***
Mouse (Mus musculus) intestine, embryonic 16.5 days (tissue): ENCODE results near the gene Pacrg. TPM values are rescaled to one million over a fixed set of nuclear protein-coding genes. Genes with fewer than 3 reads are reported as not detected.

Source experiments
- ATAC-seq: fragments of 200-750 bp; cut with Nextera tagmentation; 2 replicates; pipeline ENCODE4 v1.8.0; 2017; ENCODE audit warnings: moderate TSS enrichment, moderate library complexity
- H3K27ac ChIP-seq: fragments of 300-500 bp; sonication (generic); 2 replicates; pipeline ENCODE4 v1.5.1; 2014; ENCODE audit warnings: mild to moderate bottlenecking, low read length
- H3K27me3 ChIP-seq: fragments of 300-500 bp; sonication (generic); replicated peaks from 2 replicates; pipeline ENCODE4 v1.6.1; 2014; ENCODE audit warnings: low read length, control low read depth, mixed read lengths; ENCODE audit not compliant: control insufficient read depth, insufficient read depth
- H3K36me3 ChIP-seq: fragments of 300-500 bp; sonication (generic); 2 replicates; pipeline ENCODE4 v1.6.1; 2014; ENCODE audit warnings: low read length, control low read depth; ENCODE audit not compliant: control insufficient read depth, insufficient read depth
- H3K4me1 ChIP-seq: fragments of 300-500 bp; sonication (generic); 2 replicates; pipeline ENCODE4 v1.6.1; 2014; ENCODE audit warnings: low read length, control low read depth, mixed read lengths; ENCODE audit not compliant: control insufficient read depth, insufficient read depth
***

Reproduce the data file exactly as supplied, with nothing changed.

Mouse (Mus musculus) intestine, embryonic 16.5 days (tissue): ENCODE results near the gene Pacrg. TPM values are rescaled to one million over a fixed set of nuclear protein-coding genes. Genes with fewer than 3 reads are reported as not detected.

Source experiments
- ATAC-seq: fragments of 200-750 bp; cut with Nextera tagmentation; 2 replicates; pipeline ENCODE4 v1.8.0; 2017; ENCODE audit warnings: moderate TSS enrichment, moderate library complexity
- H3K27ac ChIP-seq: fragments of 300-500 bp; sonication (generic); 2 replicates; pipeline ENCODE4 v1.5.1; 2014; ENCODE audit warnings: mild to moderate bottlenecking, low read length
- H3K27me3 ChIP-seq: fragments of 300-500 bp; sonication (generic); replicated peaks from 2 replicates; pipeline ENCODE4 v1.6.1; 2014; ENCODE audit warnings: low read length, control low read depth, mixed read lengths; ENCODE audit not compliant: control insufficient read depth, insufficient read depth
- H3K36me3 ChIP-seq: fragments of 300-500 bp; sonication (generic); 2 replicates; pipeline ENCODE4 v1.6.1; 2014; ENCODE audit warnings: low read length, control low read depth; ENCODE audit not compliant: control insufficient read depth, insufficient read depth
- H3K4me1 ChIP-seq: fragments of 300-500 bp; sonication (generic); 2 replicates; pipeline ENCODE4 v1.6.1; 2014; ENCODE audit warnings: low read length, control low read depth, mixed read lengths; ENCODE audit not compliant: control insufficient read depth, insufficient read depth